There’s a blurry image of an enraged caveman bashing a robot’s tin cranium on the front of this Den single, and it’s not just a pleasant image – it’s Den’s musical aesthetic. Opener “Neary” is a sludgy, stoner fist-fight, like Bongzilla and Vaz improvising along with the Comets On Fire guy who just played oscillators, and it’s followed by a weirdly groovy rocker, somewhere between The Hellacopters and The Electric Six. They get back to the sludge with “The Coiled Cross”, crumbling noise over a Floor-esque bass churn. I could’ve done without that peppy second track, but the bookends of Electric Eyes are pretty good primitive stoner-grunge, something Bovine would’ve clamored to release in the mid-’90s and Man’s Ruin in the early ’00s. If you’ve worn a beanie with a band patch on it in the past six months, you probably should add Den to your list of bands to check out this week.
Factory Floor Fall Back 12″ (DFA)
I’ve been trying to get into Factory Floor for a little while now, but for some reason it hasn’t been easy for me. Seems like they’re either releasing 10″/DVD box-sets, hard-to-find import CDs or one-song EPs (like this one), but hell, this one is great, and worth the poor dollar-to-song ratio. “Fall Back” fires off with a rapid, two-note alternating arpeggio leading the way, throws in some tricky percussion jabs, sleepily expels some excellent pitch-bent vocals and strengthens the beat until it takes full ownership of your body. I really love this track! The vocals remind me of Portable’s “Life Magically Is”, one of my top three tracks released by Perlon, and the beat has a similarly Villalobos-esque playfulness, even though it’s ostensibly “minimal-synth”, and Factory Floor is a band, not a solo producer/DJ. I can’t remember the last synth-based dance group to display as much graceful, weird personality as Factory Floor do on “Fall Back”. Even the superfluous isolated loops on the b-side make for a little post-dance fun, even if it’s just by myself in my record room. Gotta cool down sometime, although “Fall Back” makes for an excellent argument against it.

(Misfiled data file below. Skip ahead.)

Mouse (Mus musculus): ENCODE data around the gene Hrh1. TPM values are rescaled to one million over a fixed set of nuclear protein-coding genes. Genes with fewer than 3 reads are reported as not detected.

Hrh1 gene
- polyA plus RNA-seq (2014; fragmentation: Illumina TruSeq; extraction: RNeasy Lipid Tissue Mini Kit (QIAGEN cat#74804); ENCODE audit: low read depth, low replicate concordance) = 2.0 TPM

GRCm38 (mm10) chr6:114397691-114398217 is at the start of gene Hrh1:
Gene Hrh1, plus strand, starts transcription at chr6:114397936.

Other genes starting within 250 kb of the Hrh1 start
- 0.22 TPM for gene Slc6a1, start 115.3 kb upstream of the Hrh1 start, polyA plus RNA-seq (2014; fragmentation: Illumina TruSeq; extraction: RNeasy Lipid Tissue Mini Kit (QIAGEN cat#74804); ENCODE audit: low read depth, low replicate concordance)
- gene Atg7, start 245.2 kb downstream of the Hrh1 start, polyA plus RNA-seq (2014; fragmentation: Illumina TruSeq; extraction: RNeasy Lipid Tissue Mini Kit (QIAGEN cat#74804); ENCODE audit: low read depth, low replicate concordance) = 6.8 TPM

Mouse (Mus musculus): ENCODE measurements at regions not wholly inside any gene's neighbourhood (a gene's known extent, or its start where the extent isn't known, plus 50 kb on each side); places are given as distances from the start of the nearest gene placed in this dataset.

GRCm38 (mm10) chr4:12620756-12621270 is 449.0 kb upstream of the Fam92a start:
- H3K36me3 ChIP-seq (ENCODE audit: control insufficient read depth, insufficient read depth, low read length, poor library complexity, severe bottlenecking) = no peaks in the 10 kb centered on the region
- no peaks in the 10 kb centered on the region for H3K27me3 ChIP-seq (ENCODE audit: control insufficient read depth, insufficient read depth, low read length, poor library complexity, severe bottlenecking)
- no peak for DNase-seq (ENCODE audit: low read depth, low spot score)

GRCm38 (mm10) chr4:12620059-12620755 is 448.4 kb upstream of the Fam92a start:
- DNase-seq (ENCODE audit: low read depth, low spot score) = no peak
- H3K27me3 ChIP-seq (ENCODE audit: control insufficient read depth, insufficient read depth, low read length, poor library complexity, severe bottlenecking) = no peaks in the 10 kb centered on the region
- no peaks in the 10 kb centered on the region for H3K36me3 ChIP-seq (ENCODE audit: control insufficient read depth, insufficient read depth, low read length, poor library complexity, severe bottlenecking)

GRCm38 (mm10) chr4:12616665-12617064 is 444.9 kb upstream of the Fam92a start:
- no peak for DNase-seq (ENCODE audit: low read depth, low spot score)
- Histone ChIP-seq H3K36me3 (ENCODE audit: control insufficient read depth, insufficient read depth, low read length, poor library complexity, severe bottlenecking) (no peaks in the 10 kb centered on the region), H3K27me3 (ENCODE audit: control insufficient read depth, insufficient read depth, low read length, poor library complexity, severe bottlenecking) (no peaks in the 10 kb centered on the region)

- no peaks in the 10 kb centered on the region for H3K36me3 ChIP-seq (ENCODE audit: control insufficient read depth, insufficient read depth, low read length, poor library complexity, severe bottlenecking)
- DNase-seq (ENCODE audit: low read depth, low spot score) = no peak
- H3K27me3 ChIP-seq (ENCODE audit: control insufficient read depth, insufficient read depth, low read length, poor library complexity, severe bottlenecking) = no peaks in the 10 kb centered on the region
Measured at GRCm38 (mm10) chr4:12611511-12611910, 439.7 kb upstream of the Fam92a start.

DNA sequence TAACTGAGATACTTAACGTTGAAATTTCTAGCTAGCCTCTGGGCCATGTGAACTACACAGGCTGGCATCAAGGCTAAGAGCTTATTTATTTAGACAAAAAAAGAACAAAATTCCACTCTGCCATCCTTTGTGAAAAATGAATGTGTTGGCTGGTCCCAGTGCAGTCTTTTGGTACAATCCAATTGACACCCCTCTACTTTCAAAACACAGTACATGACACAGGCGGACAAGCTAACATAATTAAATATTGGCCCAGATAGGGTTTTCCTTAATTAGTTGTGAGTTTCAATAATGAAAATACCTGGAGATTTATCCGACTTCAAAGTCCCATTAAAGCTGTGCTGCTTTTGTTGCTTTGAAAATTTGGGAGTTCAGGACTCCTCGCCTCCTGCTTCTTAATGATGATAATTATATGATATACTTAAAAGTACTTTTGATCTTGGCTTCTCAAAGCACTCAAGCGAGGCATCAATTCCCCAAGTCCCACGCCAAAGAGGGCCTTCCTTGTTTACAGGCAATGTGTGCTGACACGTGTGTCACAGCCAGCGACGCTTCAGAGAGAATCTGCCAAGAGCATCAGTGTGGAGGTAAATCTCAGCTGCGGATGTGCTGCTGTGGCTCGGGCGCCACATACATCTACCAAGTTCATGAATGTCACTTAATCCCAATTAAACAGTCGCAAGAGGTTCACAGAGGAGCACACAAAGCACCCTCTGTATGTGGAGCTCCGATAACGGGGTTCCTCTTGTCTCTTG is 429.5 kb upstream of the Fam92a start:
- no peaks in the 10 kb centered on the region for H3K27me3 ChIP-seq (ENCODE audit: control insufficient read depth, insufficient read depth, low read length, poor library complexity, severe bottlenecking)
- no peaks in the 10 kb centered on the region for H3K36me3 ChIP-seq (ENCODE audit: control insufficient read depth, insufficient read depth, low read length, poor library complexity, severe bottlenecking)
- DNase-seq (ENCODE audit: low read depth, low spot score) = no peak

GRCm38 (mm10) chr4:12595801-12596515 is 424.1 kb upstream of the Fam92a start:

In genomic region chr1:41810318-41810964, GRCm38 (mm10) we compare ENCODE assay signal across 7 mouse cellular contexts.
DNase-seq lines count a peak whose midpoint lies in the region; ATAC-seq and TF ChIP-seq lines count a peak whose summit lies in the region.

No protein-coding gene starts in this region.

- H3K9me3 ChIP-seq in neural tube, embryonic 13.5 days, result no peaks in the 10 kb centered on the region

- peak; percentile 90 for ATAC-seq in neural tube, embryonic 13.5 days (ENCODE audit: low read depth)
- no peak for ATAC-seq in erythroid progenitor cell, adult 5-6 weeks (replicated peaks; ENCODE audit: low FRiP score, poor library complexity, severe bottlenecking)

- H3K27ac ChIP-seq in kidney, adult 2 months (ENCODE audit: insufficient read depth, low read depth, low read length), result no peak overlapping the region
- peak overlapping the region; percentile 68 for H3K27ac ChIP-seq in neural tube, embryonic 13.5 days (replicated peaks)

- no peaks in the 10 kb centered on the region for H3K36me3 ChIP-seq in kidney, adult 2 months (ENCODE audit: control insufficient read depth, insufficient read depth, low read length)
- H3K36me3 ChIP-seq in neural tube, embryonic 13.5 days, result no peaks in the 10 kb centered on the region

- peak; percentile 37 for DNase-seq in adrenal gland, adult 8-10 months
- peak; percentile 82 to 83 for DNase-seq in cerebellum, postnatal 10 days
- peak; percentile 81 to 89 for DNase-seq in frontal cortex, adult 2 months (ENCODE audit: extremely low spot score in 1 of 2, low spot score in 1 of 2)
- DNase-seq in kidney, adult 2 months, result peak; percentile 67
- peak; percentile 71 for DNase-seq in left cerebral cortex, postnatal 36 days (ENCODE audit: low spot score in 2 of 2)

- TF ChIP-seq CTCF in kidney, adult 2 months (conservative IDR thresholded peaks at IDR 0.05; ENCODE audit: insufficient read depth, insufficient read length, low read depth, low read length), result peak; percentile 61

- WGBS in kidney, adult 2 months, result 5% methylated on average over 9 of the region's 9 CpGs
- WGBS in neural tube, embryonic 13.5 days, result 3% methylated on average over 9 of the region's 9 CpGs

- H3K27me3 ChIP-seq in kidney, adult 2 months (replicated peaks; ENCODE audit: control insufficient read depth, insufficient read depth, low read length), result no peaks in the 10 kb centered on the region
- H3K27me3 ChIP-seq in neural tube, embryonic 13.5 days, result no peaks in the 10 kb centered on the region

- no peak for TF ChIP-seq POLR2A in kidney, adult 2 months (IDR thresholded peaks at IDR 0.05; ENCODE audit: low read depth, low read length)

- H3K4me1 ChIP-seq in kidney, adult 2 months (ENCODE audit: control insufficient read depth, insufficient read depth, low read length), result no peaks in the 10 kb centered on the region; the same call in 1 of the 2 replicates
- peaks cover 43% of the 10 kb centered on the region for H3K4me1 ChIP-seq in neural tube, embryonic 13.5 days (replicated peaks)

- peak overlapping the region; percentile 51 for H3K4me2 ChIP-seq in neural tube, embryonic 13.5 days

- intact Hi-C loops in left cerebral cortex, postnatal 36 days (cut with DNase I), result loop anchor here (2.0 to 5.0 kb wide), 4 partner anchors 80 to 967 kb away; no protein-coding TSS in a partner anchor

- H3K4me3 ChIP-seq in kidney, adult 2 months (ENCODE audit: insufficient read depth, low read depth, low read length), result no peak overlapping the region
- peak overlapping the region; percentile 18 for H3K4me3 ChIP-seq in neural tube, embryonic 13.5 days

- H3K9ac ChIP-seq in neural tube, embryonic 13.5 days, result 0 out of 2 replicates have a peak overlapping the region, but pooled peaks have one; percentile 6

Len Faki Basement Trax, Vol. 01 12″ (Ostgut Ton)
I just pick up these Ostgut Ton 12″s blindly at this point, because they are never not good, and quite frequently great, as is the case with Len Faki’s first edition of Basement Trax. This is exactly what I come to Ostgut Ton looking to hear: intimidating tech-house with plunging basslines, unwavering repetition and a general cloak of darkness surrounding the music. These tracks are raw, but not to a Sandwell District level, or even Shed – it’s more the thumping energy that gives Basement Trax, Vol. 01 its edge. Syllabic vocal snippets are a nice modern touch, but Faki’s sensibility could easily place him alongside British Murder Boys or early ’00s Planetary Assault Systems in his techno purity. Never had I previously considered installing a stereo in my basement, but this may be the record to change that.